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AU - Nelson, Kenrad

AU - Labrique, Alain

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N2 - BackgroundHepatitis E virus (HEV) is of global significance. HEV is a common cause of acute hepatitis in China. One of the major unanswered questions about HEV is the persistence of antibodies after infection and vaccination.MethodsWe examined antibody persistence 6.5 years after HEV exposures through natural infection and vaccination. Ninety-seven vaccine recipients and 70 individuals asymptomatically infected with HEV enrolled in the phase III HEV239 vaccine trial in Dongtai, China, were revisited.ResultsAntibody loss was 23.4% (95% confidence interval [CI], 17.1%–30.5%), with a nonsignificantly higher percentage of loss among those naturally infected (30.0%; 95% CI, 19.6%–42.1%) than those vaccinated (18.6%; 95% CI, 11.4%–27.7%; P = .085). Age and gender were not associated with antibody persistence. Only 2 people (1.2%) self-reported medically diagnosed jaundice or hepatitis-like illness in the last 10 years, both of whom had persistent antibodies. Contact with a jaundice patient and injectable contraceptive use were marginally associated with loss of detectable anti-HEV antibodies (P = .047 and .082, respectively), whereas transfusion was marginally associated with antibody persistence (P = .075).ConclusionsAntibody loss was more common among those naturally infected compared with those vaccinated. However, none of the characteristics examined were strongly associated with antibody loss, suggesting that factors not yet identified may play a more important role in antibody loss. Long-term postvaccination antibody persistence is currently unknown and will be an important consideration in the development of policies for the use of the highly efficacious HEV vaccine.ClinicalTrials.gov registration.  NCT01014845.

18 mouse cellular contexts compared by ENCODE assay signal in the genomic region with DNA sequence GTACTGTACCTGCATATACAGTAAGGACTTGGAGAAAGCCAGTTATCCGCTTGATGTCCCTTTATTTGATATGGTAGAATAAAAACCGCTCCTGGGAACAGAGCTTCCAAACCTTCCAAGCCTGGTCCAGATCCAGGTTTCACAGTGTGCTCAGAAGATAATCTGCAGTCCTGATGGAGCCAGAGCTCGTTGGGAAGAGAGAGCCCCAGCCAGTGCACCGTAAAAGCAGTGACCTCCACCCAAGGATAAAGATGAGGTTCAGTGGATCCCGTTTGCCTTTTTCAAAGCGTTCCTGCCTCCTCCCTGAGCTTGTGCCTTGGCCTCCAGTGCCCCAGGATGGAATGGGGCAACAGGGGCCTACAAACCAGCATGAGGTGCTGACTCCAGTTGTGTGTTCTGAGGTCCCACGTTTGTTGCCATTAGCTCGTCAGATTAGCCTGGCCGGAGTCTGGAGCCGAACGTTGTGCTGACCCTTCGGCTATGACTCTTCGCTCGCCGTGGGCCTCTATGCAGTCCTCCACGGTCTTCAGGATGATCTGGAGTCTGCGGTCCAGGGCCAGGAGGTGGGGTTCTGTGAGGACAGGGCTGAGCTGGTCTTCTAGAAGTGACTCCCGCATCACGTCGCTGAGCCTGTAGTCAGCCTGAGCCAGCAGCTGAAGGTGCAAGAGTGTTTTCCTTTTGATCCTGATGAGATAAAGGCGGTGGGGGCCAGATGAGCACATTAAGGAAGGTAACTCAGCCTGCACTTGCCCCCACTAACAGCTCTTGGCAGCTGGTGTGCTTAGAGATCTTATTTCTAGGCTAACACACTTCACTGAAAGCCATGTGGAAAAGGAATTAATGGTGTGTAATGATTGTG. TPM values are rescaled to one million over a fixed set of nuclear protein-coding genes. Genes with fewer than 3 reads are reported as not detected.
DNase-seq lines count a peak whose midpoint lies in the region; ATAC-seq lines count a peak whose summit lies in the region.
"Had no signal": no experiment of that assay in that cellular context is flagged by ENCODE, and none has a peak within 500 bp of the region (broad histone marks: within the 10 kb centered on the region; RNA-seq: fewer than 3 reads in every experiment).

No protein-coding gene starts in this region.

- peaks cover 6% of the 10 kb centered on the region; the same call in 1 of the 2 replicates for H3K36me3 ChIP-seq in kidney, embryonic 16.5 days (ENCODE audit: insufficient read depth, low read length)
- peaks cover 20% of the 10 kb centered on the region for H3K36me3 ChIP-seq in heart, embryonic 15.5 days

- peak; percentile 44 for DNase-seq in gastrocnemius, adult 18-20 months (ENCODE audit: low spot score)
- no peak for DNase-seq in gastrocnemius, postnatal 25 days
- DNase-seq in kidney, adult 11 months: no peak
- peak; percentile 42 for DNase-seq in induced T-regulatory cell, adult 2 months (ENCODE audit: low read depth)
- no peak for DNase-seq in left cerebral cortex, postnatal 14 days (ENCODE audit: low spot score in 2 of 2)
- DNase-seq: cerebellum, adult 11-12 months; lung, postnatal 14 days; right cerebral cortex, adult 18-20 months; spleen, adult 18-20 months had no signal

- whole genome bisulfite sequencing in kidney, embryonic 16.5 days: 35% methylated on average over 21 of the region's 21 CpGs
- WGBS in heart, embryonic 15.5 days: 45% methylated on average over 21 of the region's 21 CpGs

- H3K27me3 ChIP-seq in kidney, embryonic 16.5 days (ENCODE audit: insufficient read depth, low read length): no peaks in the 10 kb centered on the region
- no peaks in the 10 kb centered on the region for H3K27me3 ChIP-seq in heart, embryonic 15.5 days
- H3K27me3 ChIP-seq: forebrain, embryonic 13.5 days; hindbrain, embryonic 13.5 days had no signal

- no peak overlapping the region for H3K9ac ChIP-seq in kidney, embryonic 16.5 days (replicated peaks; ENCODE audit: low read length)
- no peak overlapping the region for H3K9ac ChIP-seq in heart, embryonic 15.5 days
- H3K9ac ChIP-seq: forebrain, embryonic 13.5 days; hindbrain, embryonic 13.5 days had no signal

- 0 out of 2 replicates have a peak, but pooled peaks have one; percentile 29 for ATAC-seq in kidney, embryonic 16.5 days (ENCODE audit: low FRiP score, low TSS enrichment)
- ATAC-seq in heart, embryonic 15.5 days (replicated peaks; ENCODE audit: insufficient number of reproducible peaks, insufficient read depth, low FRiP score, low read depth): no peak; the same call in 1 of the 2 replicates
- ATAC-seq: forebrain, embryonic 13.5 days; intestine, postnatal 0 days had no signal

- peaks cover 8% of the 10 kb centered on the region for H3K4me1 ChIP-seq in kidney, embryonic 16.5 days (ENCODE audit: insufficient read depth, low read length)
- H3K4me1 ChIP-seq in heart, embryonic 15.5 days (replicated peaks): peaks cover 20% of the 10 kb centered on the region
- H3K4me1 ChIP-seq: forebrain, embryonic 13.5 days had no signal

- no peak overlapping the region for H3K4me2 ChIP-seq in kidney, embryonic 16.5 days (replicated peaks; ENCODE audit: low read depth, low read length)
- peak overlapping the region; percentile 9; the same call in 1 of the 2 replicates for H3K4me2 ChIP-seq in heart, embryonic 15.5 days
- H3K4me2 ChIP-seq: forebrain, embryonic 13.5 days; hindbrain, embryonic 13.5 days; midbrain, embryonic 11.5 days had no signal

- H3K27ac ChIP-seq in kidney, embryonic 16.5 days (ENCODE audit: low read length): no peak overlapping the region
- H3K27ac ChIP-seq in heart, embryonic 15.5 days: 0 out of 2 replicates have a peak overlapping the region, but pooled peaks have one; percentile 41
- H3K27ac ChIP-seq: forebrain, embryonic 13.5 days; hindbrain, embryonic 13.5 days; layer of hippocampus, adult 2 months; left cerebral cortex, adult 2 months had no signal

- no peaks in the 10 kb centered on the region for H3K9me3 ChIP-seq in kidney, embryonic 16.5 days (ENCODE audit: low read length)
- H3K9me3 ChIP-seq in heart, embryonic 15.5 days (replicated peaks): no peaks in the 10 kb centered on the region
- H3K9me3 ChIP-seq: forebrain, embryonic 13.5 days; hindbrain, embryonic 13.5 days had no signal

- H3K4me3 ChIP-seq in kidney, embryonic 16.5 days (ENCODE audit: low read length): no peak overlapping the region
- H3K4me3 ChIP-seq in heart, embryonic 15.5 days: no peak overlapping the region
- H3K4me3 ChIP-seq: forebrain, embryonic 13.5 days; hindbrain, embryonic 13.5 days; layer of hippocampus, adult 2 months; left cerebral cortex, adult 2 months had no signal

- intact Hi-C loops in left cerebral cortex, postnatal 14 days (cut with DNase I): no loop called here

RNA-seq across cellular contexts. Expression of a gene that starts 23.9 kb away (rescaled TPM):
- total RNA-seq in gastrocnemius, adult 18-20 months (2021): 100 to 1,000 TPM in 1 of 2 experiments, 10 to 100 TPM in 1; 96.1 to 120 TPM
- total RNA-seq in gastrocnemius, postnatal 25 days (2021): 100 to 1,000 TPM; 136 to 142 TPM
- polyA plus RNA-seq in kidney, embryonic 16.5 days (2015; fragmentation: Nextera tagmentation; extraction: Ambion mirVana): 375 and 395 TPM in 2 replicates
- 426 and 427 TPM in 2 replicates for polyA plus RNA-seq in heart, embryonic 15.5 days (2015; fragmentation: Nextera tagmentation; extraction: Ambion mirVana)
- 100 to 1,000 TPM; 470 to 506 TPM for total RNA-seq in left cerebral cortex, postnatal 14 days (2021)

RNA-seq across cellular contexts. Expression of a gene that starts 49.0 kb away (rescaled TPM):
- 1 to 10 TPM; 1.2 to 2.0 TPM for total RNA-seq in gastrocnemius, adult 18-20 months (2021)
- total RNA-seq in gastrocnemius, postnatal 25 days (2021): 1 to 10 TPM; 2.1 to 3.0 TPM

AB - BackgroundHepatitis E virus (HEV) is of global significance. HEV is a common cause of acute hepatitis in China. One of the major unanswered questions about HEV is the persistence of antibodies after infection and vaccination.MethodsWe examined antibody persistence 6.5 years after HEV exposures through natural infection and vaccination. Ninety-seven vaccine recipients and 70 individuals asymptomatically infected with HEV enrolled in the phase III HEV239 vaccine trial in Dongtai, China, were revisited.ResultsAntibody loss was 23.4% (95% confidence interval [CI], 17.1%–30.5%), with a nonsignificantly higher percentage of loss among those naturally infected (30.0%; 95% CI, 19.6%–42.1%) than those vaccinated (18.6%; 95% CI, 11.4%–27.7%; P = .085). Age and gender were not associated with antibody persistence. Only 2 people (1.2%) self-reported medically diagnosed jaundice or hepatitis-like illness in the last 10 years, both of whom had persistent antibodies. Contact with a jaundice patient and injectable contraceptive use were marginally associated with loss of detectable anti-HEV antibodies (P = .047 and .082, respectively), whereas transfusion was marginally associated with antibody persistence (P = .075).ConclusionsAntibody loss was more common among those naturally infected compared with those vaccinated. However, none of the characteristics examined were strongly associated with antibody loss, suggesting that factors not yet identified may play a more important role in antibody loss. Long-term postvaccination antibody persistence is currently unknown and will be an important consideration in the development of policies for the use of the highly efficacious HEV vaccine.ClinicalTrials.gov registration.  NCT01014845.